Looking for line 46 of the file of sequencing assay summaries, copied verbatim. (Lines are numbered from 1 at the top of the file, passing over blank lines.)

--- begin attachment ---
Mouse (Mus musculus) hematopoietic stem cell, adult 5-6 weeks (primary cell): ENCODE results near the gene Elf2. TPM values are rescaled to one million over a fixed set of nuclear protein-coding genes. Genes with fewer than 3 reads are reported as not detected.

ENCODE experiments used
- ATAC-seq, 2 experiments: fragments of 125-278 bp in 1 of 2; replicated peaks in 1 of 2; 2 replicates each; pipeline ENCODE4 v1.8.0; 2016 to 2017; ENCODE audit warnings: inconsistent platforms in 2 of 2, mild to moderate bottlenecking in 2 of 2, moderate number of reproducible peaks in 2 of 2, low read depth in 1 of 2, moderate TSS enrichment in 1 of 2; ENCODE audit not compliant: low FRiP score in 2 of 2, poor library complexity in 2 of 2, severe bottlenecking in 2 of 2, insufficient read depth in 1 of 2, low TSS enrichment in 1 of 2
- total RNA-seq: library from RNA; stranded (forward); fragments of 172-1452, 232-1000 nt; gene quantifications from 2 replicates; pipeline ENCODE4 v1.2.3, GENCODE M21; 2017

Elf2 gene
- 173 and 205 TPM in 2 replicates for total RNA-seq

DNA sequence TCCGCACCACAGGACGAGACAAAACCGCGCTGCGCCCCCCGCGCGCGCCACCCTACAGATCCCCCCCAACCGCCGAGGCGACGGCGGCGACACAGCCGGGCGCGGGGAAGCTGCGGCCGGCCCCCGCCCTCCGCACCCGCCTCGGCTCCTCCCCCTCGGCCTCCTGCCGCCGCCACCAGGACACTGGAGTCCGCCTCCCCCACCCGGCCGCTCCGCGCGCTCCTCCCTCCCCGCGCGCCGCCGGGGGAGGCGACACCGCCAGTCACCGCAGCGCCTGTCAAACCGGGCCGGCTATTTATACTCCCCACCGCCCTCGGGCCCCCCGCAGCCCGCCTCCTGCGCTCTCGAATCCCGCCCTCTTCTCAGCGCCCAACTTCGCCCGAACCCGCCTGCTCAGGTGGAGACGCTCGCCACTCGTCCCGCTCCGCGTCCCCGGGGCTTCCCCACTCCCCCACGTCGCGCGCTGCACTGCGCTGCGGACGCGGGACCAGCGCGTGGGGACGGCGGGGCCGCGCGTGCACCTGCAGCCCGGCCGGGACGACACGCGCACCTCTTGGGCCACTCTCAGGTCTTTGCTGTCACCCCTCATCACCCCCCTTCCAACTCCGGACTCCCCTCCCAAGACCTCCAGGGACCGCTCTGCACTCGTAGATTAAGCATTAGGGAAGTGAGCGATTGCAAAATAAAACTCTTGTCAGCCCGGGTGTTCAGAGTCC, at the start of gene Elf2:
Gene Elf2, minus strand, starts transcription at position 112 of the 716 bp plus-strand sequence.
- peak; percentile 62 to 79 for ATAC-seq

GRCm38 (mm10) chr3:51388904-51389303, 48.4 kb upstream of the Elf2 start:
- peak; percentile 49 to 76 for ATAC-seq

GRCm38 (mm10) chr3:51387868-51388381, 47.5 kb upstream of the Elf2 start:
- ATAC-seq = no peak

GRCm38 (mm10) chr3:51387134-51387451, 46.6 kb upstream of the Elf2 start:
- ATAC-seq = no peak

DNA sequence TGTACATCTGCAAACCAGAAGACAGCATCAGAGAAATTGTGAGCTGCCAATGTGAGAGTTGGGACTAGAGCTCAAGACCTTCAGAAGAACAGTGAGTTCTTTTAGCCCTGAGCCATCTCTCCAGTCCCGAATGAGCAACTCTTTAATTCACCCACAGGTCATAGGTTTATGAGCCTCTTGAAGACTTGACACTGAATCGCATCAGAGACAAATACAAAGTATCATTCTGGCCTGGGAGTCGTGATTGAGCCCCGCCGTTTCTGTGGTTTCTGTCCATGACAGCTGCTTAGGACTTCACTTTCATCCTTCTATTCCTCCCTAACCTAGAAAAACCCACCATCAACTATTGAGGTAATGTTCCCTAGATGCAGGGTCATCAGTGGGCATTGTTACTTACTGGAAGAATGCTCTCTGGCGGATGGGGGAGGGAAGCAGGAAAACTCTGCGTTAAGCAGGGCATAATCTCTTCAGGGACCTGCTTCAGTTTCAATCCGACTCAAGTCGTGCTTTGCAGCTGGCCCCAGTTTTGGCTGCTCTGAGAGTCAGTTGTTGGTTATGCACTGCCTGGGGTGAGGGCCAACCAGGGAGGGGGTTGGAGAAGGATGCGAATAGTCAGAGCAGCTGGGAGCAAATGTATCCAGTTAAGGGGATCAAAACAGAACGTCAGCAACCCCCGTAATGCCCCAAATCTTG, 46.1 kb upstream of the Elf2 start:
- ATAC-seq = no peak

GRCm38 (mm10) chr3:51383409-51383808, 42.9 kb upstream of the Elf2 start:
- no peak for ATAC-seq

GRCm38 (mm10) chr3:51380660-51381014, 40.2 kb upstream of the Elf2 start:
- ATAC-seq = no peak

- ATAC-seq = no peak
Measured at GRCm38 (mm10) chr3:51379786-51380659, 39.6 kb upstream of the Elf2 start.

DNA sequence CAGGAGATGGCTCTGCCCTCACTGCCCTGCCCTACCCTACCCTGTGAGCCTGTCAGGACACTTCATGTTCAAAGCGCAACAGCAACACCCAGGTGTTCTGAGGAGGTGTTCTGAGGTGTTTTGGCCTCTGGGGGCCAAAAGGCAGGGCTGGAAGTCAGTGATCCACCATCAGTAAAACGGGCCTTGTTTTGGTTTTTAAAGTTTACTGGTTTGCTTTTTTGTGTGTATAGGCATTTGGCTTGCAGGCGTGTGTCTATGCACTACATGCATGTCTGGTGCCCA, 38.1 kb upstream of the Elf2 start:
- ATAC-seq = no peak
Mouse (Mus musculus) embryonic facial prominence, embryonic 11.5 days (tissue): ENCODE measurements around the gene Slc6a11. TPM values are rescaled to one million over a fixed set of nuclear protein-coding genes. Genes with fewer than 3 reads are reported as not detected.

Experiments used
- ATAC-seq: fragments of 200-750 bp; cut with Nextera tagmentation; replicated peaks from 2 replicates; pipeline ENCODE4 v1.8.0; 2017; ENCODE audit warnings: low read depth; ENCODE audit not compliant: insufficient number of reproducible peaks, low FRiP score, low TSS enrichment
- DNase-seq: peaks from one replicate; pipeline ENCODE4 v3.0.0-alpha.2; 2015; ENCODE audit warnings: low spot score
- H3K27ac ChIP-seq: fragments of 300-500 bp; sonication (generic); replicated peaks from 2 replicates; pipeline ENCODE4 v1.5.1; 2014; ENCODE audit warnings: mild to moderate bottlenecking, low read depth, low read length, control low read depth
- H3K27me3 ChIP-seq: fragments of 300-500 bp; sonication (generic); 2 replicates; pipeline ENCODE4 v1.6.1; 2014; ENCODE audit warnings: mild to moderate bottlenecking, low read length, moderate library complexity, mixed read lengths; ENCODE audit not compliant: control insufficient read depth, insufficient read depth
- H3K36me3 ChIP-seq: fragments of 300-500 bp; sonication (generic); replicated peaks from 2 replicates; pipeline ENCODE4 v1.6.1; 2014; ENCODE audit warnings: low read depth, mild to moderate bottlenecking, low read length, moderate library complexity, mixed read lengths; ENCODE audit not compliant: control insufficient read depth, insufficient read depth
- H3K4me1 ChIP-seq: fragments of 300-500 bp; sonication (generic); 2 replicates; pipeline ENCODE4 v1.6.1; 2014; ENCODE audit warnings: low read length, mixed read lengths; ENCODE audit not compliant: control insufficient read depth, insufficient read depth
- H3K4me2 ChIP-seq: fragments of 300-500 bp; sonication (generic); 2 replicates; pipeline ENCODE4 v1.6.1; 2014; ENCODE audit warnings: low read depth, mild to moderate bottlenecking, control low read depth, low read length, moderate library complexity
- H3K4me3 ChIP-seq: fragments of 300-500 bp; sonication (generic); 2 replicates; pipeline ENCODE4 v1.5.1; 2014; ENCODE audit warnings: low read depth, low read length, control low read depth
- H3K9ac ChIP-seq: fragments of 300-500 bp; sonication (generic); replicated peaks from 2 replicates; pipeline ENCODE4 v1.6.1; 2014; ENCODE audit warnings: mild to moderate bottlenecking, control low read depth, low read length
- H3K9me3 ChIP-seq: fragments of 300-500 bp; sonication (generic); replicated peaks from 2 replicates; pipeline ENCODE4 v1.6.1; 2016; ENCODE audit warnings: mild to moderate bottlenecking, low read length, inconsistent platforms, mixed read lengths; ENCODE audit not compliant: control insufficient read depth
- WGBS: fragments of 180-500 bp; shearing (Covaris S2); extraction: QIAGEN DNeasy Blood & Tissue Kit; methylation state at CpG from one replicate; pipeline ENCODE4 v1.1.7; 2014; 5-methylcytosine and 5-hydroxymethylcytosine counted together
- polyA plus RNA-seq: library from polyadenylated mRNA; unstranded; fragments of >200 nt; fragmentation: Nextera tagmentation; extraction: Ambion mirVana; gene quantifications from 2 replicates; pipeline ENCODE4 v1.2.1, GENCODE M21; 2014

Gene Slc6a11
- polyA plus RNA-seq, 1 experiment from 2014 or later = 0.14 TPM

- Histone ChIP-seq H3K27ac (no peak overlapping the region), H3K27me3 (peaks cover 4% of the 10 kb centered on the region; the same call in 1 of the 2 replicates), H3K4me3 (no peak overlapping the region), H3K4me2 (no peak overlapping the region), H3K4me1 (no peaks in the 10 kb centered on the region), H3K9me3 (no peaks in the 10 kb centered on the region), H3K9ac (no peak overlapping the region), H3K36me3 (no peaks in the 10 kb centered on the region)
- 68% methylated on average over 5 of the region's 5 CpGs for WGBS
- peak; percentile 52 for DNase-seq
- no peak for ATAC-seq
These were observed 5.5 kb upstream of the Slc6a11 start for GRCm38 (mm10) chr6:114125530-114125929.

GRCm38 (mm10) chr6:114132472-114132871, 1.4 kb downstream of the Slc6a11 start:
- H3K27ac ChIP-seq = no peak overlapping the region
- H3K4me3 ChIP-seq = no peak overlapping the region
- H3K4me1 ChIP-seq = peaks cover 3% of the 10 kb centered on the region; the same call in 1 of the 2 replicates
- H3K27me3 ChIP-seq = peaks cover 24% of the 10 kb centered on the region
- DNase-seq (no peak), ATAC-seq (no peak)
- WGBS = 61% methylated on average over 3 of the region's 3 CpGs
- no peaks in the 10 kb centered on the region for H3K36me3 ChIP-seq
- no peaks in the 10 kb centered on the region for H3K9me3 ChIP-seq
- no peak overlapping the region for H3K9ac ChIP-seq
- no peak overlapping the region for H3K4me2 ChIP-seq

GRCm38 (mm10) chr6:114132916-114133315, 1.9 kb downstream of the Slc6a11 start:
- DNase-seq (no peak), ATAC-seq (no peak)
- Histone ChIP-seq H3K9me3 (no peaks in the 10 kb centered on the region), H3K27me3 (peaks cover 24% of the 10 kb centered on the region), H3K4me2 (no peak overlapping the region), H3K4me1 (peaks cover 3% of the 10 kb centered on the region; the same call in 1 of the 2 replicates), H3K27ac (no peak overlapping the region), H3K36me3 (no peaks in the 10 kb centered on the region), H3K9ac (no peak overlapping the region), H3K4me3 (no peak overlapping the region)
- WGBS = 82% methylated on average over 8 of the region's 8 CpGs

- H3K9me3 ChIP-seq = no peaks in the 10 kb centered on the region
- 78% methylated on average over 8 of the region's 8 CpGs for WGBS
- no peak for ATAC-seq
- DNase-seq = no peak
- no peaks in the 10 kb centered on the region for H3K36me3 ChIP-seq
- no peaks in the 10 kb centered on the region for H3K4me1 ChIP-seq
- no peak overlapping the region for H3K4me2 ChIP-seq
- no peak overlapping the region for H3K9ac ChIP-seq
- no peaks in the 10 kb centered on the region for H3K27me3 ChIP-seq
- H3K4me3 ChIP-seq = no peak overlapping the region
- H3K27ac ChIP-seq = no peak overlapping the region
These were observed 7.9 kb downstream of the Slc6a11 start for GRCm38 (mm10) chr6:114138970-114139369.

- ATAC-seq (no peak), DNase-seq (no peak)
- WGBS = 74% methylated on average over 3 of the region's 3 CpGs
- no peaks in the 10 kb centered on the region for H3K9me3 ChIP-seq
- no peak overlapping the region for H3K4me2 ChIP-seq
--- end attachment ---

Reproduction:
These were observed 5.5 kb upstream of the Slc6a11 start for GRCm38 (mm10) chr6:114125530-114125929.